Kobbe: I wouldn’t say so, really. We mainly just focused on ourselves. Before today, we had five games left to play and we have to win most of them, if not all of them, if we want a shot at making it to the Playoffs. Of course, we prepare for every opponent. But it’s mainly just looking at ourselves since we need to get our own play on a good level in order to win the games we still have to play.
Hotspawn: Week five and week six of the Summer Split did not go well for your team at all, as you went 0-4. Upon reflecting, what did the team think that needed to be changed to turn this around?
Kobbe: We had a 5-4 score in the first half of the Summer Split, I think, and we were in a decent position. Then the break between week four and week five happened, and I’m not really sure where it went wrong. Of course, we had smaller issues, but no huge ones, I would say. Things were going fine. But then those two weeks happened where we went 0-2 and I didn’t really know why it went that way. I feel like practice was going fine, but we just didn’t show up at all when it mattered. After losing four games in a row, it was pretty apparent that we needed to change something up. So yeah, that was obviously the support swap, with Denyk coming in.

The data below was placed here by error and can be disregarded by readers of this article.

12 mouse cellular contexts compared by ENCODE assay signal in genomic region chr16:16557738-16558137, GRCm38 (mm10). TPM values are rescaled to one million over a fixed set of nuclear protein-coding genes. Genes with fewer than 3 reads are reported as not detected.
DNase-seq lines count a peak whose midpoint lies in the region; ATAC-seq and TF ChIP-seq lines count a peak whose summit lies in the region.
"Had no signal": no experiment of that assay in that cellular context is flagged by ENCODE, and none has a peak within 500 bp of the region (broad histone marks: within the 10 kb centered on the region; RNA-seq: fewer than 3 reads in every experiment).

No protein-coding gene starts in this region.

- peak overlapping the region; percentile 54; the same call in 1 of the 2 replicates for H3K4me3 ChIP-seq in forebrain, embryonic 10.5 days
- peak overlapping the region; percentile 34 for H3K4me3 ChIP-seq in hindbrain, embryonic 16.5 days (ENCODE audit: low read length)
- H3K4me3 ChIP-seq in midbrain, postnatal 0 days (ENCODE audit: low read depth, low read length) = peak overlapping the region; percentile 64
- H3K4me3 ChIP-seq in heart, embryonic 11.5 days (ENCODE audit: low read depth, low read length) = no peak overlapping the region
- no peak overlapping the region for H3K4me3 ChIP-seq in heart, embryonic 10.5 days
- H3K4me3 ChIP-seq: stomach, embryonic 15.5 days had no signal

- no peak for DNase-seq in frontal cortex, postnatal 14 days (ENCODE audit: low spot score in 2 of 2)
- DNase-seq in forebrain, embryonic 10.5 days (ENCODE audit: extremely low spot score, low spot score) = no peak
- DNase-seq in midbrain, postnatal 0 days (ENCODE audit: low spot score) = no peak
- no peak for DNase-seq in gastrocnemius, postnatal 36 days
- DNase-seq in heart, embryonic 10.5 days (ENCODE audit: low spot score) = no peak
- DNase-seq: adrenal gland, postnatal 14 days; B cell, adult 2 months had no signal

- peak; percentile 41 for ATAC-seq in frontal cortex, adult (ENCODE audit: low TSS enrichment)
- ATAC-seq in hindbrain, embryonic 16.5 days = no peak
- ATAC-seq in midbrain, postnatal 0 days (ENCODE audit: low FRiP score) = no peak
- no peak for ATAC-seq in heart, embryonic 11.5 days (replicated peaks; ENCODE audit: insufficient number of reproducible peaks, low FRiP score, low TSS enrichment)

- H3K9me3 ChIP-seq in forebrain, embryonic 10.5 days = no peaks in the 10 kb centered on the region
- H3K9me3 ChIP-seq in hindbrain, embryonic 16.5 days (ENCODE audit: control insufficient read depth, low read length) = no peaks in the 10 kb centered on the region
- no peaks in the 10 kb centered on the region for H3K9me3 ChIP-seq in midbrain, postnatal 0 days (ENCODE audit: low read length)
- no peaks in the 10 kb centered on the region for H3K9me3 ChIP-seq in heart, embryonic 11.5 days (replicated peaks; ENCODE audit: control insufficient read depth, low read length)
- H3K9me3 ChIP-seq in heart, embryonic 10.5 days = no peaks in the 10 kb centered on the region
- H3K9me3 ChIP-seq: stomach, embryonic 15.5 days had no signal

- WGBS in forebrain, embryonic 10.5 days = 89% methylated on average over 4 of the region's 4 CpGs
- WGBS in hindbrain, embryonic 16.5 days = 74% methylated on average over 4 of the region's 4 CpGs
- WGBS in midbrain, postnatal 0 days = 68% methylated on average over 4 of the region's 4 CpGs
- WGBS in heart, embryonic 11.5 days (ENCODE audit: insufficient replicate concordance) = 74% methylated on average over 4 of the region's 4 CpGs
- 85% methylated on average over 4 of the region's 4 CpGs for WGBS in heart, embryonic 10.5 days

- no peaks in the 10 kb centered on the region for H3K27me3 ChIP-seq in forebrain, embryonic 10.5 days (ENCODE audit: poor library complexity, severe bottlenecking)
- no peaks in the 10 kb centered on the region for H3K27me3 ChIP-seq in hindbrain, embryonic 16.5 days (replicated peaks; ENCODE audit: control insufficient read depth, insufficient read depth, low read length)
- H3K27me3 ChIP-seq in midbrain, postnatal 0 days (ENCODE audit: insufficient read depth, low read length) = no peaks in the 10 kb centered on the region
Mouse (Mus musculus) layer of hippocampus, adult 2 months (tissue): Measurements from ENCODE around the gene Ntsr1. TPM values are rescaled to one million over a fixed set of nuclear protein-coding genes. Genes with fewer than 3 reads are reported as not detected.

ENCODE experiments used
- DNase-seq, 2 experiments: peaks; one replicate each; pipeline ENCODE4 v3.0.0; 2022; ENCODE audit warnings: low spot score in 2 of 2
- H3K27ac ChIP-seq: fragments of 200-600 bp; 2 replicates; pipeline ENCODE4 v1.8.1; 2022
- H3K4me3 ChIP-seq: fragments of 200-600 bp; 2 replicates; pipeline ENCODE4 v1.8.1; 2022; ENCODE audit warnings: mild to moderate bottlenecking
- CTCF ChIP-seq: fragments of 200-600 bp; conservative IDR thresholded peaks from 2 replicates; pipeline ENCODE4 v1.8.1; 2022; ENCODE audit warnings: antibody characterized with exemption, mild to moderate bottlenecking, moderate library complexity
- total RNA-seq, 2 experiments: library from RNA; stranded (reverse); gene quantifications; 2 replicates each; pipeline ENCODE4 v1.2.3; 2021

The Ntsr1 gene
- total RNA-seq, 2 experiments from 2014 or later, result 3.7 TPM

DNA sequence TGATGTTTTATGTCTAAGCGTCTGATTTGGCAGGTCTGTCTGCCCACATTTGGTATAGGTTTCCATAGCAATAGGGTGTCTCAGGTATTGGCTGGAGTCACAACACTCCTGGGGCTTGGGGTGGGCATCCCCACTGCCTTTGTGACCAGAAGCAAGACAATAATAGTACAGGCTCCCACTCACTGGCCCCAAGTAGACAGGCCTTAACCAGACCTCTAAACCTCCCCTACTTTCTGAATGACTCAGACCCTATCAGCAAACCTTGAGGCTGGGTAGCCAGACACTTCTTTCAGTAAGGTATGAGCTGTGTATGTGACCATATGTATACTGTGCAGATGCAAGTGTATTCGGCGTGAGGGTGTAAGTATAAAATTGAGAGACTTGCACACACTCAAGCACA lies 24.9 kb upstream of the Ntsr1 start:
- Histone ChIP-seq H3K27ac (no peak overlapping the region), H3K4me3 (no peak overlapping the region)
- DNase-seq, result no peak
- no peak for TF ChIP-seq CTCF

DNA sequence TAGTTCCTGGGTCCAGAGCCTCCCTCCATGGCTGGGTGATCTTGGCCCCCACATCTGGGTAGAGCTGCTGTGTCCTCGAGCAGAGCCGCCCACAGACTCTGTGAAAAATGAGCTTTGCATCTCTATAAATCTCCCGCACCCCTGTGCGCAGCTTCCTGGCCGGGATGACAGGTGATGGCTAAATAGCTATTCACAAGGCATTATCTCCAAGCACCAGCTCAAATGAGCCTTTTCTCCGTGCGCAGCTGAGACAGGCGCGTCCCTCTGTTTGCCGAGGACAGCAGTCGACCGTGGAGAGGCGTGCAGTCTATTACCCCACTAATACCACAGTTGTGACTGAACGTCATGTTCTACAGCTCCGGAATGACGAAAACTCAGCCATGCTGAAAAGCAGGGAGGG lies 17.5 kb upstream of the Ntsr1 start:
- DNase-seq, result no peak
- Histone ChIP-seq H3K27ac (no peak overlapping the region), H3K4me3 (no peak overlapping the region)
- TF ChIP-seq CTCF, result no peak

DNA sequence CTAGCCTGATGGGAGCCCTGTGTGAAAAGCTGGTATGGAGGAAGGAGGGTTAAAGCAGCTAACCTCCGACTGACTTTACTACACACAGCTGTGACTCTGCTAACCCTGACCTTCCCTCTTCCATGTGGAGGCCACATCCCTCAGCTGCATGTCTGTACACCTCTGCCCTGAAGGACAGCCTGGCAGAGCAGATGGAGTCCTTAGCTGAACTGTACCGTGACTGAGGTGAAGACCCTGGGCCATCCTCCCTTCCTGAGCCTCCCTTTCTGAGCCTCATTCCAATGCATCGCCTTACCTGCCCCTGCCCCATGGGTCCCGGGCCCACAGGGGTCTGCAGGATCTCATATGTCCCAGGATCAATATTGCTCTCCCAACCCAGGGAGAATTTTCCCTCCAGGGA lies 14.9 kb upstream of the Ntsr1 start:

Hotspawn: We only have seen one game with you and Denyk, obviously, but it looked pretty solid. Was the bad record in this second half of the Summer Split the only reason for Denyk to be subbed in, or are you guys pivoting in playstyle too?
Kobbe: I think it was mainly just that we went 0-4, and that is a very rough position to be in, obviously. We’re still in a rough position, even though we won this game. So we just felt that, if we keep doing the same thing, it would probably not suddenly give us five wins. I think it’s fair that, in that position, you try to change something up. We didn’t have much to lose. We were already in a difficult position.